Disaster would strike for the Bobtail as dawn approached – a loose water pipe emptied the radiator, resulting in extreme overheating. The culprit was a cracked chassis frame, causing the vehicle to sit unevenly and misalign. Clement could do nothing more than drive the car into the dead-car park, and hope that the other two Bentleys held on for the remaining hours. In the end, an overheating “Old Mother Gun” limped to a 1st place finish.

Post-Le Mans, KM3088 was repaired by Bentley Motors, though it is uncertain whether an entirely new chassis frame was fitted. After a run at the 1928 Shelsley Walsh, coming in 3rd, the 4½-Litre was advertised in The Motor on 21 August, and sold to “Bentley Boy” Sir Ronald Gunter, who maintained KM3088 at the Racing Shop until February 1930.

The 1929 season saw KM3088’s finest moment with its inclusion as a Works entry in the brand-new JCC Double Twelve. Driven by Sammy Davis and Gunter as #6, the Bobtail was firmly in 2nd place by the third hour, battling against the Alfa Romeos. With the early retirement of the Works Six Speed, it was up to Davis and Gunter to bring home the win for Bentley. As the second day dawned, all eyes were locked on the fight between KM3088 and the Alfa 6C 1500 driven by Giulio Ramponi. Pushing the car to its limit, Davis drove at a staggering 90 mph just behind the leading Alfa, slipping around the turns on the wet track. Despite giving it his all, Davis finished just behind the Alfa; handicap records show a margin of just 0.003.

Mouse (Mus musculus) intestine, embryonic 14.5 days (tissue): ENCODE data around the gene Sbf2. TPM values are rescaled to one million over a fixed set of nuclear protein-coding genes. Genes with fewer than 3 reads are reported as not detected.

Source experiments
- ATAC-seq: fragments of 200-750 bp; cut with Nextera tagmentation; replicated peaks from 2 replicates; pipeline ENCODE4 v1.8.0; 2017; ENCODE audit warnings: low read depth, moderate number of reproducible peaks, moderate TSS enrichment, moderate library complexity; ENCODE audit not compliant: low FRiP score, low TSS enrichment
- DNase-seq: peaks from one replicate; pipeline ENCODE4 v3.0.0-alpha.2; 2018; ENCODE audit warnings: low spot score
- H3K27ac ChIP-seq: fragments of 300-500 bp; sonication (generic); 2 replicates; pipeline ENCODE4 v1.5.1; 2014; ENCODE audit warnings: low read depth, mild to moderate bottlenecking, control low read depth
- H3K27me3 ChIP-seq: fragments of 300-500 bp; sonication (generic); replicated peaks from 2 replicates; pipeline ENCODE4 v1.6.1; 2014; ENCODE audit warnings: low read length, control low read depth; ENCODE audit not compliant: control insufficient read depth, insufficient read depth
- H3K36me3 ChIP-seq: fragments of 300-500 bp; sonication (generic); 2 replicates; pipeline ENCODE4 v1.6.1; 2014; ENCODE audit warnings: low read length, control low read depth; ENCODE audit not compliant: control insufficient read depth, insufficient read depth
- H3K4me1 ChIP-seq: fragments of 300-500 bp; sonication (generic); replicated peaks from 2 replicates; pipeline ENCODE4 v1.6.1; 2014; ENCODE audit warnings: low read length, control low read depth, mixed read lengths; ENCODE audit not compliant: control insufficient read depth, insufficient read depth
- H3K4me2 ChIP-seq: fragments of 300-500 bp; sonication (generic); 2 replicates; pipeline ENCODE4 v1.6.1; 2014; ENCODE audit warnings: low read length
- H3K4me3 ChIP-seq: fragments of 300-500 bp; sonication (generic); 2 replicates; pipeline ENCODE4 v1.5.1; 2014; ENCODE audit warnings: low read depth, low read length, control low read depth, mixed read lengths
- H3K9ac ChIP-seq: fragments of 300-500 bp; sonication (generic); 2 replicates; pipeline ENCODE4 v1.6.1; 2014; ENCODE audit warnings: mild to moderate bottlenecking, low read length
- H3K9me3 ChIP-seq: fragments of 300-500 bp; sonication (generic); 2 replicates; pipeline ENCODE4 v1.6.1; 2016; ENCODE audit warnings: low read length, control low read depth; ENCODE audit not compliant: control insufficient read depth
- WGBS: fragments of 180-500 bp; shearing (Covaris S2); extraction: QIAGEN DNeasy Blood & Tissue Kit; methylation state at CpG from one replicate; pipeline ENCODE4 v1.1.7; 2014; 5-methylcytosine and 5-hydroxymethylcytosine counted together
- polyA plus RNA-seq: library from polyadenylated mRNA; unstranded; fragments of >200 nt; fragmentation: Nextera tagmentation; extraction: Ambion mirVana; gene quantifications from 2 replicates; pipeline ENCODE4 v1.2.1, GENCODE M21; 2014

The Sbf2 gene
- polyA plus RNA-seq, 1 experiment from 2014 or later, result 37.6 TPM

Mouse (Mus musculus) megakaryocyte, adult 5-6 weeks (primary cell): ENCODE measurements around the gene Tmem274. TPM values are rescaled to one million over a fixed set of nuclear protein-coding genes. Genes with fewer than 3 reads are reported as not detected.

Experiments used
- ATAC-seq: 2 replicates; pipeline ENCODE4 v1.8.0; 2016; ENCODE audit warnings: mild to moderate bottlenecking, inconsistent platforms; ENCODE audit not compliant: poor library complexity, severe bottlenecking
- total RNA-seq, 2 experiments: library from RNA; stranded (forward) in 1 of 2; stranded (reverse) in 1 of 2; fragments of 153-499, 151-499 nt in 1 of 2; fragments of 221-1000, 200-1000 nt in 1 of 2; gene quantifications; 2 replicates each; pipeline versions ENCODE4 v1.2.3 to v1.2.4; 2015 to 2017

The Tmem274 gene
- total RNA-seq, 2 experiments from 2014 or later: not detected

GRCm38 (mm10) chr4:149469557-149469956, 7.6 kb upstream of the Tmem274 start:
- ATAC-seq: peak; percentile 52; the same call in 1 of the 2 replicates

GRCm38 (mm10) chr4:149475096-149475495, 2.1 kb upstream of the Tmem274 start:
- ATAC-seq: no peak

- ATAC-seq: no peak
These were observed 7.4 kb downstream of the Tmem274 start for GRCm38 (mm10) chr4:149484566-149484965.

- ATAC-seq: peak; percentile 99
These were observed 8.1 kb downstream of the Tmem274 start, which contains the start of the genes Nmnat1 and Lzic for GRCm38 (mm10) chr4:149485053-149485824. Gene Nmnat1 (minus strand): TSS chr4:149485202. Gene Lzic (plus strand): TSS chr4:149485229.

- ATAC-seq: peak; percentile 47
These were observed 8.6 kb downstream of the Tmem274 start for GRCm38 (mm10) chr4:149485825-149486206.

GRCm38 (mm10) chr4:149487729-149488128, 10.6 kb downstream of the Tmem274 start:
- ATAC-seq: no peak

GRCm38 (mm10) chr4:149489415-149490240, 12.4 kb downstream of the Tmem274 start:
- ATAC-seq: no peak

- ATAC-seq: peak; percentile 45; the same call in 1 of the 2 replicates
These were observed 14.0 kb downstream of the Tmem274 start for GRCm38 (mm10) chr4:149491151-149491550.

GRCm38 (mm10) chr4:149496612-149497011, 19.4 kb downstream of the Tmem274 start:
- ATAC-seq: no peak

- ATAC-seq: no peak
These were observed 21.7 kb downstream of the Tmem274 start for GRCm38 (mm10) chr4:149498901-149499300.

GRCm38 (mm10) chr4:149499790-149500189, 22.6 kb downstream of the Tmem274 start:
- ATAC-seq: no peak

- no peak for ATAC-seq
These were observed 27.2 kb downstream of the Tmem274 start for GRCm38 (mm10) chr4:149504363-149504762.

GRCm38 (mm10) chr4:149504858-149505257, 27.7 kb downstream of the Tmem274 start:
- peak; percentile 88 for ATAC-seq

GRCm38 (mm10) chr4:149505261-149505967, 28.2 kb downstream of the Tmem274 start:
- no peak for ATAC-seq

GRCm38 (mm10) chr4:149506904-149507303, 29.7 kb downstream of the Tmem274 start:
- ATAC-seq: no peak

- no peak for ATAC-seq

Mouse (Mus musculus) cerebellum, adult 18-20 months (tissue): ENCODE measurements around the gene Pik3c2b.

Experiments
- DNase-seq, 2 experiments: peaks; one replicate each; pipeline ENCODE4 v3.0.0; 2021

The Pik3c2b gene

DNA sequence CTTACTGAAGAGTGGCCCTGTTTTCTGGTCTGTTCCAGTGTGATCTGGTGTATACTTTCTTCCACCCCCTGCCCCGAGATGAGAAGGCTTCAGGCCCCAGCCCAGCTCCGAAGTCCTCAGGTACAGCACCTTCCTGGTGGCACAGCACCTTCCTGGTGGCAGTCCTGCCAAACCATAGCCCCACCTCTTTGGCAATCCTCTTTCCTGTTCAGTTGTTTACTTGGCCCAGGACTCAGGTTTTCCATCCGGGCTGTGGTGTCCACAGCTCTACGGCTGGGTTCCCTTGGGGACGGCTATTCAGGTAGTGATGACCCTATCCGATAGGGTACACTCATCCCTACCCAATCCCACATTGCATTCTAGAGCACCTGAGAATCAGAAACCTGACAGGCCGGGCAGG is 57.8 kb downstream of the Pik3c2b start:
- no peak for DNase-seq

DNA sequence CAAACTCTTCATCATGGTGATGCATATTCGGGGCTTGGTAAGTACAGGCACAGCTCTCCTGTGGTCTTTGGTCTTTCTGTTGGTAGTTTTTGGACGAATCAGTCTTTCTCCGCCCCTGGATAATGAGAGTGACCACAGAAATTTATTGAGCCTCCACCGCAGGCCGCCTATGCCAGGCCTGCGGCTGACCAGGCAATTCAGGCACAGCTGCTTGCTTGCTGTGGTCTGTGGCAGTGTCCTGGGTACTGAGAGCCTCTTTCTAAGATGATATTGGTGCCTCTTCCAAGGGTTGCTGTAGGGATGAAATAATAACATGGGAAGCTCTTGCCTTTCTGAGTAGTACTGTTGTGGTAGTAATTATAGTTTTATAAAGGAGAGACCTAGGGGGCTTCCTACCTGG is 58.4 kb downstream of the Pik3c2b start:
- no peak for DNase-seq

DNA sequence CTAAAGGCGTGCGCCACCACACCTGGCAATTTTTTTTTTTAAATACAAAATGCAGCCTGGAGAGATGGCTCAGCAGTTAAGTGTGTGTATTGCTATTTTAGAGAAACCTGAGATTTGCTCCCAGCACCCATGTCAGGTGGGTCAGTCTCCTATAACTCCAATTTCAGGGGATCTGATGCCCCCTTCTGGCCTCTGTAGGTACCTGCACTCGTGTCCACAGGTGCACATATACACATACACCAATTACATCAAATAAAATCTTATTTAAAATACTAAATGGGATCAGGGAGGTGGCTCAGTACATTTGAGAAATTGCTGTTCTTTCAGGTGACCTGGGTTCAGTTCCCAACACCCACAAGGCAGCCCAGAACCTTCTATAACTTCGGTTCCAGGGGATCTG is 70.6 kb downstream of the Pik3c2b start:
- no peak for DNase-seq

The hard battle of the Double Twelve showed itself later that season, when KM3088 was entered last minute in the 1929 Le Mans, driven by Benjafield and Baron André d’Erlanger, now dressed as #10. During the race, problems arose with the battery, water pump, and lights. Indeed the front brakes were so worn that the mechanics were forced to disconnect them entirely – a decision which led to Benjafield not returning the vehicle to d’Erlanger for the final push. In the end, however, Bentley crossed the line with a historic 1-2-3-4 finish, with KM3088 finishing 3rd amongst the pack, despite its mechanical problems. For the third year running, Bentley proved its status as the best motor vehicle manufacturer in the world, and the Bobtail was a major player in the feat.